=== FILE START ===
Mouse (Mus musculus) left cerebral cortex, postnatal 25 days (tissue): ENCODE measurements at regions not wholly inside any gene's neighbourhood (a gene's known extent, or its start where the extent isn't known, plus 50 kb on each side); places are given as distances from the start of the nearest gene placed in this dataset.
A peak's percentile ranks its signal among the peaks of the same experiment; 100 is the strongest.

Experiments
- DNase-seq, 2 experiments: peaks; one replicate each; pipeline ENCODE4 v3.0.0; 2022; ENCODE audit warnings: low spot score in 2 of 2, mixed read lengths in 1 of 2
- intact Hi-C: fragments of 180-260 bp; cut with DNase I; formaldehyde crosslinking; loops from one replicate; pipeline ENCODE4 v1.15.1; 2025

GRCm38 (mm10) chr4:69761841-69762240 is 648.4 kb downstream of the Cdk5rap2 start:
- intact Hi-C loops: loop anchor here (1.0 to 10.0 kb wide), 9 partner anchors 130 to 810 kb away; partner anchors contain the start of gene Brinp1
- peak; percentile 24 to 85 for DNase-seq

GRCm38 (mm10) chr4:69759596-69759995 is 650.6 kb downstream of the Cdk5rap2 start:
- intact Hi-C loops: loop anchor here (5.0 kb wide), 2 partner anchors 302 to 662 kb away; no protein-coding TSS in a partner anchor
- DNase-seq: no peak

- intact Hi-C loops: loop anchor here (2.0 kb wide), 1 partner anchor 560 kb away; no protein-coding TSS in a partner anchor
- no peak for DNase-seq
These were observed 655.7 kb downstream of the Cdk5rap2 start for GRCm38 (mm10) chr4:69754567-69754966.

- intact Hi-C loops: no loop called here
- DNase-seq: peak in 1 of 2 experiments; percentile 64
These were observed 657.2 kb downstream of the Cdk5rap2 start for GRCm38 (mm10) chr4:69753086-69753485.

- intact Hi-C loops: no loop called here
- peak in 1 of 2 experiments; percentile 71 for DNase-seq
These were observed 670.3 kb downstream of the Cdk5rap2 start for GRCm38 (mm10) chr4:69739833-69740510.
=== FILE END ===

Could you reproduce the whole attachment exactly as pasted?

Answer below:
Mouse (Mus musculus) left cerebral cortex, postnatal 25 days (tissue): ENCODE measurements at regions not wholly inside any gene's neighbourhood (a gene's known extent, or its start where the extent isn't known, plus 50 kb on each side); places are given as distances from the start of the nearest gene placed in this dataset.
A peak's percentile ranks its signal among the peaks of the same experiment; 100 is the strongest.

Experiments
- DNase-seq, 2 experiments: peaks; one replicate each; pipeline ENCODE4 v3.0.0; 2022; ENCODE audit warnings: low spot score in 2 of 2, mixed read lengths in 1 of 2
- intact Hi-C: fragments of 180-260 bp; cut with DNase I; formaldehyde crosslinking; loops from one replicate; pipeline ENCODE4 v1.15.1; 2025

GRCm38 (mm10) chr4:69761841-69762240 is 648.4 kb downstream of the Cdk5rap2 start:
- intact Hi-C loops: loop anchor here (1.0 to 10.0 kb wide), 9 partner anchors 130 to 810 kb away; partner anchors contain the start of gene Brinp1
- peak; percentile 24 to 85 for DNase-seq

GRCm38 (mm10) chr4:69759596-69759995 is 650.6 kb downstream of the Cdk5rap2 start:
- intact Hi-C loops: loop anchor here (5.0 kb wide), 2 partner anchors 302 to 662 kb away; no protein-coding TSS in a partner anchor
- DNase-seq: no peak

- intact Hi-C loops: loop anchor here (2.0 kb wide), 1 partner anchor 560 kb away; no protein-coding TSS in a partner anchor
- no peak for DNase-seq
These were observed 655.7 kb downstream of the Cdk5rap2 start for GRCm38 (mm10) chr4:69754567-69754966.

- intact Hi-C loops: no loop called here
- DNase-seq: peak in 1 of 2 experiments; percentile 64
These were observed 657.2 kb downstream of the Cdk5rap2 start for GRCm38 (mm10) chr4:69753086-69753485.

- intact Hi-C loops: no loop called here
- peak in 1 of 2 experiments; percentile 71 for DNase-seq
These were observed 670.3 kb downstream of the Cdk5rap2 start for GRCm38 (mm10) chr4:69739833-69740510.